Ironically, the teaching position at the company did not work out, and after a month Silver made the decision to stay in Tokyo as a freelance instructor. He quickly established his own practice and now teaches six days a week in Tokyo’s Omotesando neighborhood, from 6 a.m. to 9:30 a.m., renting out a local meditation center. “It fits me perfectly,” he says. “I have no desire to be a yoga studio owner and organize schedules for other teachers or worry about paying rent. I just want to focus on teaching my students.”
His freelance status also gives Silver time to pursue his art, a mixed-media expression he associates with his yoga. “On my first trip to India, over 15 years ago, I brought a blank Moleskine book to keep notes on the trip. I ended up saving different mementos — matchbooks, napkins, drawings — and when I returned to New York I began creating these collage journals. It started as a hobby and then transformed into my main form of visual expression.”
He showcased his journals with a few exhibitions in New York before moving to Japan. In 2008 his work was shown in Shibuya. That exhibition eventually paved the way to the creation of his own design company, GBSK.
A friend at the Shibuya exhibition introduced Silver to a silk screen artist, as he had dabbled in making his own shirts or tote bag designs earlier. “I had no idea what I was getting myself into,” he says, laughing. “Everything was in Japanese, so everything was double or triple work because of the language or because I had no idea what I was doing. Friends introduced me all around and I learned how to create my own online shop from a template.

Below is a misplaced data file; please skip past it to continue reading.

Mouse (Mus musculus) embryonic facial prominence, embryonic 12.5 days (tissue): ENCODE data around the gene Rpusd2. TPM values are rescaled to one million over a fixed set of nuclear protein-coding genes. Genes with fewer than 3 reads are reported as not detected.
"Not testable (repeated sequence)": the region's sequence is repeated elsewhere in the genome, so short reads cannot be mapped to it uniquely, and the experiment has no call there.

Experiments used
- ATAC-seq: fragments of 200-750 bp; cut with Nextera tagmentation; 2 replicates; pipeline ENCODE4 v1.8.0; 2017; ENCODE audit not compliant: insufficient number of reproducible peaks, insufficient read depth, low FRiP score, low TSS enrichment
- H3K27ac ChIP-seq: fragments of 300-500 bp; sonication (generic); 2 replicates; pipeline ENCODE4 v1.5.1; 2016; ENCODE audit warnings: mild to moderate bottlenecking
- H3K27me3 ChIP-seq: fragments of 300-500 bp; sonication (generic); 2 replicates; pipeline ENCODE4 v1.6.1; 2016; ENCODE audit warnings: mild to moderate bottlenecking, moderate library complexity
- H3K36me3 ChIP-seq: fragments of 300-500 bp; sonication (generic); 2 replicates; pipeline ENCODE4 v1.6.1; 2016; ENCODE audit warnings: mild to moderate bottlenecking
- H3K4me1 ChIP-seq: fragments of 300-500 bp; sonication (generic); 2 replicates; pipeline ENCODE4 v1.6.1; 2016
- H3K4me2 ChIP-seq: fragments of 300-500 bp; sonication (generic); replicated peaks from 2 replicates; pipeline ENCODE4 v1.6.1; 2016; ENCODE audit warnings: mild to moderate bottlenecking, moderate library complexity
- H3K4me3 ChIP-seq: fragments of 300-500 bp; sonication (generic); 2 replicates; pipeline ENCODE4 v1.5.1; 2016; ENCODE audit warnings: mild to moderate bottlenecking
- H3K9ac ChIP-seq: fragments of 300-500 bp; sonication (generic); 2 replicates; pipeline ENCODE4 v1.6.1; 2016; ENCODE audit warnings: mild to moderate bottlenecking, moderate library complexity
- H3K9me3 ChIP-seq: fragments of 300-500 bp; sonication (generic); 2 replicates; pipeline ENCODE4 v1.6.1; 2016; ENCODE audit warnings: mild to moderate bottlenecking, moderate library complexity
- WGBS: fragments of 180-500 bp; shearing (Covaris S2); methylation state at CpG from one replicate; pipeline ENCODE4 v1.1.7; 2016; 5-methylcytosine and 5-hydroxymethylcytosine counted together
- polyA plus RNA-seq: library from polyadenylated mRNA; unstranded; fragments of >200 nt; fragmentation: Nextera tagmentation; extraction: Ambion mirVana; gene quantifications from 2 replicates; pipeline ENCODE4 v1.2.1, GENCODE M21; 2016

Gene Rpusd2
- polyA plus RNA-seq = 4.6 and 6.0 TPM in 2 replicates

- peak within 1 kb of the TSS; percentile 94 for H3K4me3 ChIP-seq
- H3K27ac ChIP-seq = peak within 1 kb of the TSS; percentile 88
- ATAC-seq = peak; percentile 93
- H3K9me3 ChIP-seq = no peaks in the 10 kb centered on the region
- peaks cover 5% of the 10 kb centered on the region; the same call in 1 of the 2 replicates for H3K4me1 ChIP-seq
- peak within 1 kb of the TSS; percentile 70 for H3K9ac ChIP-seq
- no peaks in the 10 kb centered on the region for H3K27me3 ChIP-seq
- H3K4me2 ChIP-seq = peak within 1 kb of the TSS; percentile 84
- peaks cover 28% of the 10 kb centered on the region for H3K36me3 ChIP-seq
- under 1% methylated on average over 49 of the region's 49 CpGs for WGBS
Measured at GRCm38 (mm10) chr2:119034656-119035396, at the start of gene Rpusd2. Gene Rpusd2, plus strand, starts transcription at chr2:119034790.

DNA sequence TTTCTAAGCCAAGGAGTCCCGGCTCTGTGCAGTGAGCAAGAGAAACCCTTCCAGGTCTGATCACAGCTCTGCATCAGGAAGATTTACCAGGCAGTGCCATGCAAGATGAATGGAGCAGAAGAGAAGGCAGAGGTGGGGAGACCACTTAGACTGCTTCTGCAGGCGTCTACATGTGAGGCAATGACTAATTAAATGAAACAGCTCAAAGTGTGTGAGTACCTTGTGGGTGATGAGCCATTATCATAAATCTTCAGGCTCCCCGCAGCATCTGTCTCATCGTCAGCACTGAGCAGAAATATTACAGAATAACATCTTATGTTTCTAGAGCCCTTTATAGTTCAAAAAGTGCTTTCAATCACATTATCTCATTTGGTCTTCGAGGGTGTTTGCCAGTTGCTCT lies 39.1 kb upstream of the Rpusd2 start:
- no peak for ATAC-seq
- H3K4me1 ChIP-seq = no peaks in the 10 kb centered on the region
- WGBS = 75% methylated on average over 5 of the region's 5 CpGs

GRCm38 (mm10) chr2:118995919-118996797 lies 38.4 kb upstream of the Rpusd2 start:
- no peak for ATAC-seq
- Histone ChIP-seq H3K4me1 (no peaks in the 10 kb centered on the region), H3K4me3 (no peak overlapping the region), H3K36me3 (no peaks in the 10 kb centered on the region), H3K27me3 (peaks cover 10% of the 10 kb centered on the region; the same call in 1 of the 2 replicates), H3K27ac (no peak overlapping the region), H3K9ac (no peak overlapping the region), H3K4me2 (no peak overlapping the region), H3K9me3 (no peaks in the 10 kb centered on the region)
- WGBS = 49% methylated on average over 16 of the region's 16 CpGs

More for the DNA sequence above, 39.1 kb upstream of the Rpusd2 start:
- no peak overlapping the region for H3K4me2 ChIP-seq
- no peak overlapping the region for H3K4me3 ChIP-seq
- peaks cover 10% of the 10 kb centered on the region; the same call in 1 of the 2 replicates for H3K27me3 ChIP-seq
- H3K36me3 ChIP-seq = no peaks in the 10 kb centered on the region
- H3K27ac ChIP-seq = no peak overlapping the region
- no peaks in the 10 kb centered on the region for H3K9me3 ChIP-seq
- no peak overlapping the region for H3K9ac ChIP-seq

“Then there was a big yoga event in Yokohama, and I took out a booth and suddenly it established my work as a true yoga brand in Japan. I do everything, from making the design to picking the color; every promotional picture I take personally, the shirts are even stored in my house.”
After living in Tokyo nearly seven years, Silver still sometimes finds his life “a bit surreal,” although he believes “that surreal aspect of Japan” mostly fits his world view. “I am comfortable in the surreal. I realized New York is a little too comfortable to me. It’s got too much history for me. Every building, every street has a story and some past or an ex-girlfriend.
“In Tokyo everything has an anonymity that I enjoy. It comes with a price too, of course: foreign loneliness. There is something about big crowded cities, going back to your own place alone at night after being surrounded by so many people. I think it is more intense in Tokyo. I have forfeited my huge social circle in New York for a much smaller social circle here.
“It’s a delicate balance,” he continues. “I don’t make lists or anything, but there are definite pros and cons for living in Japan and they seem to be quite dramatic. The good stuff can be so good and the challenges really challenging. Still, anywhere I go, there I am. Any dissatisfactions I have in Japan may have nothing to do with Japan. If I go to Timbuktu or Sydney, I’ll wake up and look in the mirror: It’s still me.” For now, Silver plans to take a few months off this summer to practice in India; beyond that, the future’s wide open.
For more information, see barrysilver.net .